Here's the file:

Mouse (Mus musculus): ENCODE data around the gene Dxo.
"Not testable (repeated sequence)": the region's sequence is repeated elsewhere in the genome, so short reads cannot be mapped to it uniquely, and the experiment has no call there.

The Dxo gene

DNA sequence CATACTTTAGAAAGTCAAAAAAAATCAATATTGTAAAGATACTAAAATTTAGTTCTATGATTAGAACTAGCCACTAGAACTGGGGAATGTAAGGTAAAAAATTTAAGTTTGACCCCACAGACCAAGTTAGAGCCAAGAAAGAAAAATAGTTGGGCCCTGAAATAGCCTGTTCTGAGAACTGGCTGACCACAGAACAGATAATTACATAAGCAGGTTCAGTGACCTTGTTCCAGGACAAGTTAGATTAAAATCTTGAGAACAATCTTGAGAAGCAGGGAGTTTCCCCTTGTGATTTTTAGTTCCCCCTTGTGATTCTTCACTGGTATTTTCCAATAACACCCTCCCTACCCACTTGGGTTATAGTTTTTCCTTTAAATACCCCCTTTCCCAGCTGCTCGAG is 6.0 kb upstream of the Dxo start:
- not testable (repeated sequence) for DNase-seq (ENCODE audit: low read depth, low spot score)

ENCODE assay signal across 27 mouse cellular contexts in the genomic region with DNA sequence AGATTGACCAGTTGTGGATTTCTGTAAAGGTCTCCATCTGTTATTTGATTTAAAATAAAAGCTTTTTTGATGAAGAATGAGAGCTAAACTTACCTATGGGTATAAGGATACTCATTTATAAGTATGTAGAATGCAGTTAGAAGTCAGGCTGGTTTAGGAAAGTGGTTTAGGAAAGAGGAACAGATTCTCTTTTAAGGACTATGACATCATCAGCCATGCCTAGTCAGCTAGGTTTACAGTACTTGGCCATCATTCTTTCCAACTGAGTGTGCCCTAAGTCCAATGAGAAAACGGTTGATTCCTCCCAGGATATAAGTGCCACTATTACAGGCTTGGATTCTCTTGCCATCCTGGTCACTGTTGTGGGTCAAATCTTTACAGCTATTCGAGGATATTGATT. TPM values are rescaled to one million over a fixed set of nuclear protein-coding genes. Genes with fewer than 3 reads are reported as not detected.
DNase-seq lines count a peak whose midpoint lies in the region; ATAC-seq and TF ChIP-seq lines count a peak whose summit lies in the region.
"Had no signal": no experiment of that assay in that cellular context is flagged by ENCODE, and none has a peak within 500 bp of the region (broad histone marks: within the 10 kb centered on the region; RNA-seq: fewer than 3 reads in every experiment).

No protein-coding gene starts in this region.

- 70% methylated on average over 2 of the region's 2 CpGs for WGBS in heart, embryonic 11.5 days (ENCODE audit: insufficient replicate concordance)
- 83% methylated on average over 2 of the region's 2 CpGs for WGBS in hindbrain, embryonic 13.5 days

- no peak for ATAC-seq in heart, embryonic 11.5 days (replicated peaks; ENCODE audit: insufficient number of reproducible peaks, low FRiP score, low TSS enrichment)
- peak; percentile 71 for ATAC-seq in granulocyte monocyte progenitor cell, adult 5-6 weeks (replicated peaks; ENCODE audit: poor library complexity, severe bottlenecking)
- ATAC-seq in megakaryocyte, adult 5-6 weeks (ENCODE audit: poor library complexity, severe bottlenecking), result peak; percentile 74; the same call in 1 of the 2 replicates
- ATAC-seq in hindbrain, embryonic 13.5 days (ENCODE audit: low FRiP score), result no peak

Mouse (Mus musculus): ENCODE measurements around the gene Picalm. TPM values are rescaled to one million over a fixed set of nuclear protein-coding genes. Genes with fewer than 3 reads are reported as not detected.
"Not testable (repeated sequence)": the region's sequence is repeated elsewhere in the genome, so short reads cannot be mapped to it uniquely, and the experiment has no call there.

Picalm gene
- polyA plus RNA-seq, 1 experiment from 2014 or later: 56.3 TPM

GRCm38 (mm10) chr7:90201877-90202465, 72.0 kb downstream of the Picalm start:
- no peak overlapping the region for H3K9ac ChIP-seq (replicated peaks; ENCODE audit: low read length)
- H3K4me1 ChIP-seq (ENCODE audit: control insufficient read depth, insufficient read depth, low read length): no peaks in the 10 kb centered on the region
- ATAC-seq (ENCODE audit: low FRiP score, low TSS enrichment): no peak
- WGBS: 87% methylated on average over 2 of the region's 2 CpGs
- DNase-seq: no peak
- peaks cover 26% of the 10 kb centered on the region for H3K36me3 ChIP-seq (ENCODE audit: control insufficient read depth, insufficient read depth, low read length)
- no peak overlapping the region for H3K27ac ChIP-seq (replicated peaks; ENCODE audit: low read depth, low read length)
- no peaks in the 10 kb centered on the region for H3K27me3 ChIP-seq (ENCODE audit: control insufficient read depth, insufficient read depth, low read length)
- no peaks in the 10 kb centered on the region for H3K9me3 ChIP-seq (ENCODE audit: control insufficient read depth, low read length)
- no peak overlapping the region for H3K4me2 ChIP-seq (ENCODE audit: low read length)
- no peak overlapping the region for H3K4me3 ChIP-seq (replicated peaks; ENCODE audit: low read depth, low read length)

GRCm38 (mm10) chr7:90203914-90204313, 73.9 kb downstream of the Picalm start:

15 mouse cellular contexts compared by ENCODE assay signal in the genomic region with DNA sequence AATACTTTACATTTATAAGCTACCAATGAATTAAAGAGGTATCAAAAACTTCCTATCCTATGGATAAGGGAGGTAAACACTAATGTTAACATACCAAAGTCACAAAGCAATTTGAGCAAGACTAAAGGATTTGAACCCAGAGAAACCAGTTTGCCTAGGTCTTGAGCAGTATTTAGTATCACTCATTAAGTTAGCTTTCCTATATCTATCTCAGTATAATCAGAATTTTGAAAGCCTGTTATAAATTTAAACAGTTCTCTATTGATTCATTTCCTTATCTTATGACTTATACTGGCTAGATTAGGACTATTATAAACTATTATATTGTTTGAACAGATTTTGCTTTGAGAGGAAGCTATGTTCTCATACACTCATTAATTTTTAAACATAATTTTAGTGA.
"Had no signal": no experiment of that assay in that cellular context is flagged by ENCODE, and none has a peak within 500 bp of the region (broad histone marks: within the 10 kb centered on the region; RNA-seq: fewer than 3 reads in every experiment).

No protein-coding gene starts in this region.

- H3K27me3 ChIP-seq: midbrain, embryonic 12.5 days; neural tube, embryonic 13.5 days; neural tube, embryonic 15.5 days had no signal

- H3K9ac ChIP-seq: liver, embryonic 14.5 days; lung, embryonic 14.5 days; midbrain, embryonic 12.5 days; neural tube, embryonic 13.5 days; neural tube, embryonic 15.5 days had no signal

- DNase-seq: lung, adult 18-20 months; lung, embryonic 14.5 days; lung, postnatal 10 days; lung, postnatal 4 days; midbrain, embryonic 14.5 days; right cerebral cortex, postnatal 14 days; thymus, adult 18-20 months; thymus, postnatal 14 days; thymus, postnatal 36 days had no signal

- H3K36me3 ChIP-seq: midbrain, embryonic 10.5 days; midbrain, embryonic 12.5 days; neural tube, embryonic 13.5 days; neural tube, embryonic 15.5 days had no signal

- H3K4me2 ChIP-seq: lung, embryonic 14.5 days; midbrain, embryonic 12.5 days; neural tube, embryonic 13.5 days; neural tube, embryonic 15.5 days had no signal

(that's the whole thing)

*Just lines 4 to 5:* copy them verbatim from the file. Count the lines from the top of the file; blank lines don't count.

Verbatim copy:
DNA sequence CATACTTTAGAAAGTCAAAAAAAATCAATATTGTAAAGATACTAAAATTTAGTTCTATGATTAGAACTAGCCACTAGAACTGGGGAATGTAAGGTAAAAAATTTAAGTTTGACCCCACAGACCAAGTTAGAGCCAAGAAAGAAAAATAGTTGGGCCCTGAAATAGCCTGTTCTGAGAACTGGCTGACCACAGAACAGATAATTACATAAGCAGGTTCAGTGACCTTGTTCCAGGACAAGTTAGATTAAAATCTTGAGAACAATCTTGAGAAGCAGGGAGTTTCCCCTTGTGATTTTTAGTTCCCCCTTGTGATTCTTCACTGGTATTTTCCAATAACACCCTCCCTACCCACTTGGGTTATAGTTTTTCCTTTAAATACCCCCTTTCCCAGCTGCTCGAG is 6.0 kb upstream of the Dxo start:
- not testable (repeated sequence) for DNase-seq (ENCODE audit: low read depth, low spot score)